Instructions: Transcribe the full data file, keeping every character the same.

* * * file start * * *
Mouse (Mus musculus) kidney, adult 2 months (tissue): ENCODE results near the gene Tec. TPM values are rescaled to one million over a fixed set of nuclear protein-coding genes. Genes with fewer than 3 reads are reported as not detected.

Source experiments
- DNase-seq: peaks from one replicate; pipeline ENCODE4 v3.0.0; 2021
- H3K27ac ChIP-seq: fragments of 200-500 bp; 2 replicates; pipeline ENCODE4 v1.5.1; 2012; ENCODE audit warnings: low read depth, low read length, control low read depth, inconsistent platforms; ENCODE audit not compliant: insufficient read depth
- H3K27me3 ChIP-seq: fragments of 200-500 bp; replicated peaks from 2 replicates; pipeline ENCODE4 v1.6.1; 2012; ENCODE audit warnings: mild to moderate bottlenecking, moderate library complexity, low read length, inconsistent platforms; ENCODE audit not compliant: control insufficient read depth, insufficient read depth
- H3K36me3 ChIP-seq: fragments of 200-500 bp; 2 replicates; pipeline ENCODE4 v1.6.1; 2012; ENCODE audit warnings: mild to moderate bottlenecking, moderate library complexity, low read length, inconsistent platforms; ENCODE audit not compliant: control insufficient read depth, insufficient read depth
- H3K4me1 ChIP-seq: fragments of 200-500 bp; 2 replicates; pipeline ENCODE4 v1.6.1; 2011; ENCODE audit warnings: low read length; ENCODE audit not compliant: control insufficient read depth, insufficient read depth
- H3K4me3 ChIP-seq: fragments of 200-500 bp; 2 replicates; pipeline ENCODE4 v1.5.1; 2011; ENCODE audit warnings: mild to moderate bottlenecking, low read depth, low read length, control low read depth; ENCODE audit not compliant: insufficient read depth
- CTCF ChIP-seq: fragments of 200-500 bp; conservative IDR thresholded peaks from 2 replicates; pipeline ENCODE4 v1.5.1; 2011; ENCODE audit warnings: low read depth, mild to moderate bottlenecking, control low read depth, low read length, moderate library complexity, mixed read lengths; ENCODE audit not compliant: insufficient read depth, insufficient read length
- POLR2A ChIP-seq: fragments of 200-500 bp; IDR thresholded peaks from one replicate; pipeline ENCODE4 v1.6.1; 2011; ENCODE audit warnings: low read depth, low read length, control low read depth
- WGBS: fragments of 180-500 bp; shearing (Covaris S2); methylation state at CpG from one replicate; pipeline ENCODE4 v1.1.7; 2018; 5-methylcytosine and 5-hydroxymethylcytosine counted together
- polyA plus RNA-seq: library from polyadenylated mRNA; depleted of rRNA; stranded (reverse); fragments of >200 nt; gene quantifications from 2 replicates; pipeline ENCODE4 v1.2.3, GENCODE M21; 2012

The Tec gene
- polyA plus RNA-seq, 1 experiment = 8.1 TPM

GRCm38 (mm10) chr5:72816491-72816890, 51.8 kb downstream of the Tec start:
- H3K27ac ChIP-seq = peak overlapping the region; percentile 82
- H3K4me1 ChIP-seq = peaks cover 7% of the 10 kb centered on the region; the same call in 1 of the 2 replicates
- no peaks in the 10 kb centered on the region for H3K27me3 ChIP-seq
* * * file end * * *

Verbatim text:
Mouse (Mus musculus) kidney, adult 2 months (tissue): ENCODE results near the gene Tec. TPM values are rescaled to one million over a fixed set of nuclear protein-coding genes. Genes with fewer than 3 reads are reported as not detected.

Source experiments
- DNase-seq: peaks from one replicate; pipeline ENCODE4 v3.0.0; 2021
- H3K27ac ChIP-seq: fragments of 200-500 bp; 2 replicates; pipeline ENCODE4 v1.5.1; 2012; ENCODE audit warnings: low read depth, low read length, control low read depth, inconsistent platforms; ENCODE audit not compliant: insufficient read depth
- H3K27me3 ChIP-seq: fragments of 200-500 bp; replicated peaks from 2 replicates; pipeline ENCODE4 v1.6.1; 2012; ENCODE audit warnings: mild to moderate bottlenecking, moderate library complexity, low read length, inconsistent platforms; ENCODE audit not compliant: control insufficient read depth, insufficient read depth
- H3K36me3 ChIP-seq: fragments of 200-500 bp; 2 replicates; pipeline ENCODE4 v1.6.1; 2012; ENCODE audit warnings: mild to moderate bottlenecking, moderate library complexity, low read length, inconsistent platforms; ENCODE audit not compliant: control insufficient read depth, insufficient read depth
- H3K4me1 ChIP-seq: fragments of 200-500 bp; 2 replicates; pipeline ENCODE4 v1.6.1; 2011; ENCODE audit warnings: low read length; ENCODE audit not compliant: control insufficient read depth, insufficient read depth
- H3K4me3 ChIP-seq: fragments of 200-500 bp; 2 replicates; pipeline ENCODE4 v1.5.1; 2011; ENCODE audit warnings: mild to moderate bottlenecking, low read depth, low read length, control low read depth; ENCODE audit not compliant: insufficient read depth
- CTCF ChIP-seq: fragments of 200-500 bp; conservative IDR thresholded peaks from 2 replicates; pipeline ENCODE4 v1.5.1; 2011; ENCODE audit warnings: low read depth, mild to moderate bottlenecking, control low read depth, low read length, moderate library complexity, mixed read lengths; ENCODE audit not compliant: insufficient read depth, insufficient read length
- POLR2A ChIP-seq: fragments of 200-500 bp; IDR thresholded peaks from one replicate; pipeline ENCODE4 v1.6.1; 2011; ENCODE audit warnings: low read depth, low read length, control low read depth
- WGBS: fragments of 180-500 bp; shearing (Covaris S2); methylation state at CpG from one replicate; pipeline ENCODE4 v1.1.7; 2018; 5-methylcytosine and 5-hydroxymethylcytosine counted together
- polyA plus RNA-seq: library from polyadenylated mRNA; depleted of rRNA; stranded (reverse); fragments of >200 nt; gene quantifications from 2 replicates; pipeline ENCODE4 v1.2.3, GENCODE M21; 2012

The Tec gene
- polyA plus RNA-seq, 1 experiment = 8.1 TPM

GRCm38 (mm10) chr5:72816491-72816890, 51.8 kb downstream of the Tec start:
- H3K27ac ChIP-seq = peak overlapping the region; percentile 82
- H3K4me1 ChIP-seq = peaks cover 7% of the 10 kb centered on the region; the same call in 1 of the 2 replicates
- no peaks in the 10 kb centered on the region for H3K27me3 ChIP-seq